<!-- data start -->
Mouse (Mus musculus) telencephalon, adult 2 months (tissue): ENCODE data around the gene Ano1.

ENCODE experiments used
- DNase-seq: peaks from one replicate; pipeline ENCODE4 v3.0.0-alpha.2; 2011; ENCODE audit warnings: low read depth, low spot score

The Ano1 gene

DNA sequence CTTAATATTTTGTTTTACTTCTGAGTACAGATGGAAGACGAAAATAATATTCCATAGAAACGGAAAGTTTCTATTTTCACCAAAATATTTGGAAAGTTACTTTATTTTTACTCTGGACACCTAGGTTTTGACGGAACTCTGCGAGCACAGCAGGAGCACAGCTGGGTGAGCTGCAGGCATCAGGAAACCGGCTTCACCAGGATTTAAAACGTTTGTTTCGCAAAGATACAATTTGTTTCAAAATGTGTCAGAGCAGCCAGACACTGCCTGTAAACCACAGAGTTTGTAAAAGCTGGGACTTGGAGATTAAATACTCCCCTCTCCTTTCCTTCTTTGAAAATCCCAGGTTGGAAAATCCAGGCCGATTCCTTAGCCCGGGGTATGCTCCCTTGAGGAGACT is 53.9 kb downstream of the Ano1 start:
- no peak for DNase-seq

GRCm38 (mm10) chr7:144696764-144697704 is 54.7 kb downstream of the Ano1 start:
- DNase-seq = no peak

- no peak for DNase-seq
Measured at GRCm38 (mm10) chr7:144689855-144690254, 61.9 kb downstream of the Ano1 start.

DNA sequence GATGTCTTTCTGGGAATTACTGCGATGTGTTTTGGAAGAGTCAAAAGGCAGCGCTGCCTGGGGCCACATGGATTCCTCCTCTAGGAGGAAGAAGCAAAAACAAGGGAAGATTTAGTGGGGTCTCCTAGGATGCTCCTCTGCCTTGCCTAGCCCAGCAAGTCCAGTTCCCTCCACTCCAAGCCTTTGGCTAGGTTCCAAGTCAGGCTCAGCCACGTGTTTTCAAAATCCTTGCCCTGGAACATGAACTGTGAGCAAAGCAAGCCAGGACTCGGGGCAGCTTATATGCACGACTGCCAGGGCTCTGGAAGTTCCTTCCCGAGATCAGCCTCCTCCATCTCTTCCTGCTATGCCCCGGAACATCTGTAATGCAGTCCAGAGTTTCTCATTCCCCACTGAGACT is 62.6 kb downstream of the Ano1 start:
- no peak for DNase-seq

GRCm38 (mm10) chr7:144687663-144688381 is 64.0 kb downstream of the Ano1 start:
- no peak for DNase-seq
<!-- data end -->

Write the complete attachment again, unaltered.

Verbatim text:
Mouse (Mus musculus) telencephalon, adult 2 months (tissue): ENCODE data around the gene Ano1.

ENCODE experiments used
- DNase-seq: peaks from one replicate; pipeline ENCODE4 v3.0.0-alpha.2; 2011; ENCODE audit warnings: low read depth, low spot score

The Ano1 gene

DNA sequence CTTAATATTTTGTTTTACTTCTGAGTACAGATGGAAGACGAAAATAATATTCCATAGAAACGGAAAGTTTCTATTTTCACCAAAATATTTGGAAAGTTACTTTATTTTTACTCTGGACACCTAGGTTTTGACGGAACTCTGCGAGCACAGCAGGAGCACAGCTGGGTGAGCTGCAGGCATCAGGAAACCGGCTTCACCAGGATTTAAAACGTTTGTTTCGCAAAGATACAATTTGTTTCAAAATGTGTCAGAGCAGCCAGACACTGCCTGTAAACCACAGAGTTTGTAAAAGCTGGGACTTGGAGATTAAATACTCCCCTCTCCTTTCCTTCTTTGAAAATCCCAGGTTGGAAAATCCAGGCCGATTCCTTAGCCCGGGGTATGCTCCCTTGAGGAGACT is 53.9 kb downstream of the Ano1 start:
- no peak for DNase-seq

GRCm38 (mm10) chr7:144696764-144697704 is 54.7 kb downstream of the Ano1 start:
- DNase-seq = no peak

- no peak for DNase-seq
Measured at GRCm38 (mm10) chr7:144689855-144690254, 61.9 kb downstream of the Ano1 start.

DNA sequence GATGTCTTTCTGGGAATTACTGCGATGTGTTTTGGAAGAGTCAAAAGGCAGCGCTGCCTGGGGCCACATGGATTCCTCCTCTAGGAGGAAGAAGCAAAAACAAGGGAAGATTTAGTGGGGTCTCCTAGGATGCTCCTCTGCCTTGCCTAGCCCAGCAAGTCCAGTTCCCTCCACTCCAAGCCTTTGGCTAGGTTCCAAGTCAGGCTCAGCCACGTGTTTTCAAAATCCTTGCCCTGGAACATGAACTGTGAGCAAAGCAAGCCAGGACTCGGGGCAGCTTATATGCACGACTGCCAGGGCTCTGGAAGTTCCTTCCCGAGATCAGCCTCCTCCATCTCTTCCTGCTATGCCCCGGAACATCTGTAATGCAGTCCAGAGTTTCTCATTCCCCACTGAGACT is 62.6 kb downstream of the Ano1 start:
- no peak for DNase-seq

GRCm38 (mm10) chr7:144687663-144688381 is 64.0 kb downstream of the Ano1 start:
- no peak for DNase-seq